Recent share prices for 2019’s IPO class reveal stark differences in the way public and private markets value enterprise software and consumer businesses.

2019 was supposed to be the Year of the Unicorn – when technology companies valued at more than $1 billion would finally, triumphantly, move en masse toward public listings. However, as WeWork’s recent botched IPO attempt and its aftermath demonstrate, the reality of the unicorn IPO has proven more complex.
 
For those U.S. unicorns that made the leap to the public markets in 2019, performance has varied widely, but a clear trend has emerged: Enterprise software unicorns have largely outperformed while those focused on the consumer sector have languished (Exhibit 1).

bar chart - of companies that had IPOs in 2019, the stock prices of enterprise software companies have generally outperformed consumer companies

As discussed in our paper, Age Really Does Matter When It Comes to Unicorns, there are meaningful differences in the business models of these two types of companies. Enterprise-focused software companies largely follow a software-as-a-service (SaaS) business model, which has high up-front costs, but marginal costs that approach 0% as a company scales. As such, the path to eventual profitability for SaaS businesses is relatively well understood and driven by the addressable market and the lifetime value of a customer (primarily customer acquisition cost, duration of the relationship, and revenue generated).

The business-to-consumer segment, meanwhile, has several differentiated business models. Two of the more common are the advertising-driven model employed by companies like Google, Facebook, and Pinterest, and one that leverages technology to provide a tangible product or service (e.g., Chewy, Uber, and Lyft). For the second group, we noted concerns that these companies were not pure technology companies and that their profitability could partially resemble that of the very industries they sought to disrupt.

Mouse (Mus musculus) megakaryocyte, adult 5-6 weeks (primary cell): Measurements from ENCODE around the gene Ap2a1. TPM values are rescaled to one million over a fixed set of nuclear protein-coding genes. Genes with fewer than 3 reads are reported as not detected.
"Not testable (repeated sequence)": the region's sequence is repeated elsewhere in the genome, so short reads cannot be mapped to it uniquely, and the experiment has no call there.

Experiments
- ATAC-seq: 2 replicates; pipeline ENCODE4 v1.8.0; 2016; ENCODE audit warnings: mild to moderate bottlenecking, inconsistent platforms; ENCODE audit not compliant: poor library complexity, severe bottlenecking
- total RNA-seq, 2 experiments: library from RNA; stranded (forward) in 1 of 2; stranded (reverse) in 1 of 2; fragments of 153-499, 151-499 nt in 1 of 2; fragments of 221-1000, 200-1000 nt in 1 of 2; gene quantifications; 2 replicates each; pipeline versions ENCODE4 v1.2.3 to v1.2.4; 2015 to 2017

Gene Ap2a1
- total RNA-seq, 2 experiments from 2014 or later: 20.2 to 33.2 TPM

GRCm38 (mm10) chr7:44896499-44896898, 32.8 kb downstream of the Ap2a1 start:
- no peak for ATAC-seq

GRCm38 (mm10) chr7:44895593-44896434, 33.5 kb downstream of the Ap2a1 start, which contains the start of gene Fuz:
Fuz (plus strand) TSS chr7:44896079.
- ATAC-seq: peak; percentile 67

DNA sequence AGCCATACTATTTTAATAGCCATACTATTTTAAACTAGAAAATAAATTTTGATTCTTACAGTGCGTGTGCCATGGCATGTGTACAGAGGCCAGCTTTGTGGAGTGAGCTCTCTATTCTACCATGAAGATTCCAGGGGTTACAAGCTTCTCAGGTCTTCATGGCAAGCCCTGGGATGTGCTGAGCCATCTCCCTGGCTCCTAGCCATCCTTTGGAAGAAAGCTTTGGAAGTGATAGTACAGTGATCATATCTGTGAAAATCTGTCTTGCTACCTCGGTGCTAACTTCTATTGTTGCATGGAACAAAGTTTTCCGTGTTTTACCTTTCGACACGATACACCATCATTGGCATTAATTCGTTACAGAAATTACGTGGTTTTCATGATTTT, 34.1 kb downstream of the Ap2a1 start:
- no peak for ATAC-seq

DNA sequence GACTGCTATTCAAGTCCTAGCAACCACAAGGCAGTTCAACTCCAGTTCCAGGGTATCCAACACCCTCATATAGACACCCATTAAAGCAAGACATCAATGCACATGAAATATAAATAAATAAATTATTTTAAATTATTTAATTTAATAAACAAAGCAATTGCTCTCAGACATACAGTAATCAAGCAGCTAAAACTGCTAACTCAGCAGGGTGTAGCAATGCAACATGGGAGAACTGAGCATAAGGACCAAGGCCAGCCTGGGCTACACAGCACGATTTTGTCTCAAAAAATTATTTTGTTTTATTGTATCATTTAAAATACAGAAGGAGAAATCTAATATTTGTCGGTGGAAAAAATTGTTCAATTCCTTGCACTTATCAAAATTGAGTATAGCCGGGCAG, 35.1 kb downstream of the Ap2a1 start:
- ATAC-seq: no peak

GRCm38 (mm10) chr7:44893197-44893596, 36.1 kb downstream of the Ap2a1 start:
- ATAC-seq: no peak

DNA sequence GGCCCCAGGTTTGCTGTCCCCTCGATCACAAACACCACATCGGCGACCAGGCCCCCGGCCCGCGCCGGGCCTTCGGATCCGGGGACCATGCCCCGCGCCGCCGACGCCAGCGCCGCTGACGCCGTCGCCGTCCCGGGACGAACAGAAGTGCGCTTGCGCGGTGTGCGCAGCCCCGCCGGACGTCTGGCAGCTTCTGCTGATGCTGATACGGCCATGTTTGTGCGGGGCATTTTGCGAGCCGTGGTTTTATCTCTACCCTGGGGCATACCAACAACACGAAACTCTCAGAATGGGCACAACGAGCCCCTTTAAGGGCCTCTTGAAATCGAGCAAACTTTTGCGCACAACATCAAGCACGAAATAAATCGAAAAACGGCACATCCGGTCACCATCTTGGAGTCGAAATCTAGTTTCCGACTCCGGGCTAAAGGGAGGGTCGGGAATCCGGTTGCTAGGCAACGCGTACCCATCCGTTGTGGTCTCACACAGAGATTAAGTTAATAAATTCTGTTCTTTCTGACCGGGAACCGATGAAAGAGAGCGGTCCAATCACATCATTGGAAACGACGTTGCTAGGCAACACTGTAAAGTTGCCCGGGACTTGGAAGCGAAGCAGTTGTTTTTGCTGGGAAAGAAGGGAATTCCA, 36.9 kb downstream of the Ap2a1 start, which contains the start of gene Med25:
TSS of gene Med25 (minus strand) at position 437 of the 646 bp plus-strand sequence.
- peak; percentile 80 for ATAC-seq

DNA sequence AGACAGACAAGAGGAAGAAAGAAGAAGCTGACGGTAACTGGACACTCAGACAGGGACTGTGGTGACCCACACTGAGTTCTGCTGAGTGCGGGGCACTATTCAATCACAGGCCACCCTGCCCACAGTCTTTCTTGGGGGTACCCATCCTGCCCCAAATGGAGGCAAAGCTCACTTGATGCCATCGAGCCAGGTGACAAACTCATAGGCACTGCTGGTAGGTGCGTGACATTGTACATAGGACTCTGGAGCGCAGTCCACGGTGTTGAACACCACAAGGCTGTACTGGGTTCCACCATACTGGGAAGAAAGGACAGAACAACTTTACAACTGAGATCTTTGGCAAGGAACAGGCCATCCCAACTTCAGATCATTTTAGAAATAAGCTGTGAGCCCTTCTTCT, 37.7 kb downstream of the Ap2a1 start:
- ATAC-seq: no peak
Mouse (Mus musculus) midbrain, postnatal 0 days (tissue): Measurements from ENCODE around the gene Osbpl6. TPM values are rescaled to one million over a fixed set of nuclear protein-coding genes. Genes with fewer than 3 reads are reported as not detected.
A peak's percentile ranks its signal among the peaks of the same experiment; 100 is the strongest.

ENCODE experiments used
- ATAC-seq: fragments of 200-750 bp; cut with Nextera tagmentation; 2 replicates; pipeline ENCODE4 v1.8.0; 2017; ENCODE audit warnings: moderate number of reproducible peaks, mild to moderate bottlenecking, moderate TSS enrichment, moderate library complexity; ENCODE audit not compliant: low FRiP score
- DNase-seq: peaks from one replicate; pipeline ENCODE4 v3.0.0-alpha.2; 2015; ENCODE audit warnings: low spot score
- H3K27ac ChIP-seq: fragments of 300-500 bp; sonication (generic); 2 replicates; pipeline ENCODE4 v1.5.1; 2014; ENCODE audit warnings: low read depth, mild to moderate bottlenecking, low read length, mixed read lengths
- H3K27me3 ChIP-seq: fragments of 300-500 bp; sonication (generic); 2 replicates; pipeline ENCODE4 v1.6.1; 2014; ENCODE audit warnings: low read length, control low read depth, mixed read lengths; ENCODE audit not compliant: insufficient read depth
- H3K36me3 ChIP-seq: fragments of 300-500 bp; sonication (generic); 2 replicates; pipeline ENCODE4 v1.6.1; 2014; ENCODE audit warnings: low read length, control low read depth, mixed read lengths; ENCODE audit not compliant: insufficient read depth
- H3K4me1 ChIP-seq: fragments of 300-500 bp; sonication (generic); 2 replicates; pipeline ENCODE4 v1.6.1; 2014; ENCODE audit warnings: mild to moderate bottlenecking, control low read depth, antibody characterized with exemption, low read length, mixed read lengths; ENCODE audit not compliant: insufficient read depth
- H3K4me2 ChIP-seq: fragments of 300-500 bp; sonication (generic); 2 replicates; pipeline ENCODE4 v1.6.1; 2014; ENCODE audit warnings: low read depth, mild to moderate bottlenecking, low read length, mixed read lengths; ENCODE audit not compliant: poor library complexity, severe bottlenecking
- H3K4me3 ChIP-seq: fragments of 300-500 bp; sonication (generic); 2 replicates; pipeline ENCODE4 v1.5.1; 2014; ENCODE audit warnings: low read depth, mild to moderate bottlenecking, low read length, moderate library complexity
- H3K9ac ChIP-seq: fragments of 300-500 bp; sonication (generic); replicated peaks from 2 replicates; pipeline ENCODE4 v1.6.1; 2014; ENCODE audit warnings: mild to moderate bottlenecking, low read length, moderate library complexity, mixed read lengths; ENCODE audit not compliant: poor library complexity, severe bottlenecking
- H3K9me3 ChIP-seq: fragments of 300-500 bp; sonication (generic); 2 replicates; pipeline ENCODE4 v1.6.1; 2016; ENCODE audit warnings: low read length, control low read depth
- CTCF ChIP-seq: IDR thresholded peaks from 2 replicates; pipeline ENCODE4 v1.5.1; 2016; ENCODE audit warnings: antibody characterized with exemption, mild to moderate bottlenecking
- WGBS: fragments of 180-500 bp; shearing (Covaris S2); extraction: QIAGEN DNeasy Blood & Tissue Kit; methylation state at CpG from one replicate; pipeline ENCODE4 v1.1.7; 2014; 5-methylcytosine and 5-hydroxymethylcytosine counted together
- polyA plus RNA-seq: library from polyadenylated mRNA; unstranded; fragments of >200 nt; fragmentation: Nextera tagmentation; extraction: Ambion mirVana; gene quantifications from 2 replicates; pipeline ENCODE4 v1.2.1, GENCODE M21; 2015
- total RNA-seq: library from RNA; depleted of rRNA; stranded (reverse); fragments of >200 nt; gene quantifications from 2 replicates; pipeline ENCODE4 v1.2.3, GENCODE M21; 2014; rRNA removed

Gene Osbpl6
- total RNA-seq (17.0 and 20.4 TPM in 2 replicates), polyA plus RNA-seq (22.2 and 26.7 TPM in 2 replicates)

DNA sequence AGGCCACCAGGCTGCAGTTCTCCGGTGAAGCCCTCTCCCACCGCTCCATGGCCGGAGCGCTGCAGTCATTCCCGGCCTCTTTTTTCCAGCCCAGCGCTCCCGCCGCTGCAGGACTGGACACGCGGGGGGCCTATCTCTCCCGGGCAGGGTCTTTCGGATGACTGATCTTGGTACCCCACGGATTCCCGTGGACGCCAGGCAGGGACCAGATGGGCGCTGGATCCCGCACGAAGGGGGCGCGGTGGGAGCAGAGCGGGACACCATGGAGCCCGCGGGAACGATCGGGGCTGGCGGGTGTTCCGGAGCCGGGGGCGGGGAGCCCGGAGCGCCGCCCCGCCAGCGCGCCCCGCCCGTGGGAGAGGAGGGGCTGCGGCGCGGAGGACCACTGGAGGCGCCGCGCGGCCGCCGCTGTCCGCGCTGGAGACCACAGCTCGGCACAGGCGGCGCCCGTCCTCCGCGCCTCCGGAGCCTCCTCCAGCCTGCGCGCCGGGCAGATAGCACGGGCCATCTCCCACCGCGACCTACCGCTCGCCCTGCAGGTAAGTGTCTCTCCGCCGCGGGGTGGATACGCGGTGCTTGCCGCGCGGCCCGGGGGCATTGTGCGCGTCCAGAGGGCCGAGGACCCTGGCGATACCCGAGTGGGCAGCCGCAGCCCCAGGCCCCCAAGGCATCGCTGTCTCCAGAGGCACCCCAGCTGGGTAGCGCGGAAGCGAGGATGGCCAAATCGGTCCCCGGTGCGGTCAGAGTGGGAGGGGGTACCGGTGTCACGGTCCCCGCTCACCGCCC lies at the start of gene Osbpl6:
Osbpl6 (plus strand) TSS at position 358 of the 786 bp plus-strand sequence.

Public market investors appear to agree, as we have seen reflected in the share prices of these companies post-IPO. Driven by a “growth-at-all-cost” approach in private markets, many consumer-focused, tech-enabled companies delivered “profitless prosperity” for their private market shareholders. In the public markets, they have struggled to justify their valuations. Public markets have recognized these differences and largely chosen to award higher valuations to those companies with higher margins and a clearer path to profitability.

bar chart - on the whole, 2019's enterprise IPOs have stronger fundamentals than consumer IPOs

This discrepancy in how the private and public markets have approached valuing software-enabled businesses versus businesses in which software is the product has also not gone unnoticed by private market investors. This notion was most eruditely captured by Fred Wilson of Union Square Ventures in a recent blog post:

I believe that we have seen a narrative in the late stage private markets that as software is eating the world (real estate, music, exercise, transportation), every company should be valued as a software company at 10x revenues or more.

And that narrative is now falling apart.

If the product is software and thus can produce software gross margins (75% or greater), then it should be valued as a software company.

If the product is something else and cannot produce software gross margins then it needs to be valued like other similar businesses with similar margins, but maybe at some premium to recognize the leverage it can get through software.

But we have not been doing it that way in the late-stage private markets for the last five years.

I think we may start now that the public markets are showing us how.